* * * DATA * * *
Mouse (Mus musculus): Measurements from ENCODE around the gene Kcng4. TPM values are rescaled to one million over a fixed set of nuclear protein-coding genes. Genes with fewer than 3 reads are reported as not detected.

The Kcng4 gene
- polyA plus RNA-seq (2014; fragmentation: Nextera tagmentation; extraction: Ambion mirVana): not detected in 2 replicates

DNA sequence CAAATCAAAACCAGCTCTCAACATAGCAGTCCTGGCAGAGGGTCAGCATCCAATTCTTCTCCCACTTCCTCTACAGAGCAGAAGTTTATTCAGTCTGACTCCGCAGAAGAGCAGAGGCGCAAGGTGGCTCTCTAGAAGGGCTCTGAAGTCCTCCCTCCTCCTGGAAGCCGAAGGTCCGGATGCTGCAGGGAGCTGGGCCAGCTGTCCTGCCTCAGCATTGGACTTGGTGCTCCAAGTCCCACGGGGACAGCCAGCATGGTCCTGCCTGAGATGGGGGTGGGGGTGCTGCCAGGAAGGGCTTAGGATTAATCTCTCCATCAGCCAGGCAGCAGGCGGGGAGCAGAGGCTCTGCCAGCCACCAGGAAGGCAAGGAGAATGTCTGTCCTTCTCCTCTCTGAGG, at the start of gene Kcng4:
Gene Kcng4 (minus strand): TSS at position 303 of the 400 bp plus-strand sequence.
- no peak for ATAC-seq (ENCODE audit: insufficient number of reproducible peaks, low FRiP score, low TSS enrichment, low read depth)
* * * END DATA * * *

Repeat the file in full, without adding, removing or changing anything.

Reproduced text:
Mouse (Mus musculus): Measurements from ENCODE around the gene Kcng4. TPM values are rescaled to one million over a fixed set of nuclear protein-coding genes. Genes with fewer than 3 reads are reported as not detected.

The Kcng4 gene
- polyA plus RNA-seq (2014; fragmentation: Nextera tagmentation; extraction: Ambion mirVana): not detected in 2 replicates

DNA sequence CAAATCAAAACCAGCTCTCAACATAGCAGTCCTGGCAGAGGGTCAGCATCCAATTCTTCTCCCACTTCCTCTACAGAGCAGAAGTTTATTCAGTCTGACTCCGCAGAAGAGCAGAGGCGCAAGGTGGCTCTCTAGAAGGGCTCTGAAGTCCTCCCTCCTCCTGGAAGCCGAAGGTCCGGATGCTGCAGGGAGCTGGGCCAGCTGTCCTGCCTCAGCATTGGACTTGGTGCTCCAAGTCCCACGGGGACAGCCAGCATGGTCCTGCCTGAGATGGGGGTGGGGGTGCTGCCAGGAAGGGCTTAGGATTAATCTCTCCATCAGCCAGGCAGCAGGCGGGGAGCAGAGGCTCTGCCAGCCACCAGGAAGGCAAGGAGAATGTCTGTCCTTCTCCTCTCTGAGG, at the start of gene Kcng4:
Gene Kcng4 (minus strand): TSS at position 303 of the 400 bp plus-strand sequence.
- no peak for ATAC-seq (ENCODE audit: insufficient number of reproducible peaks, low FRiP score, low TSS enrichment, low read depth)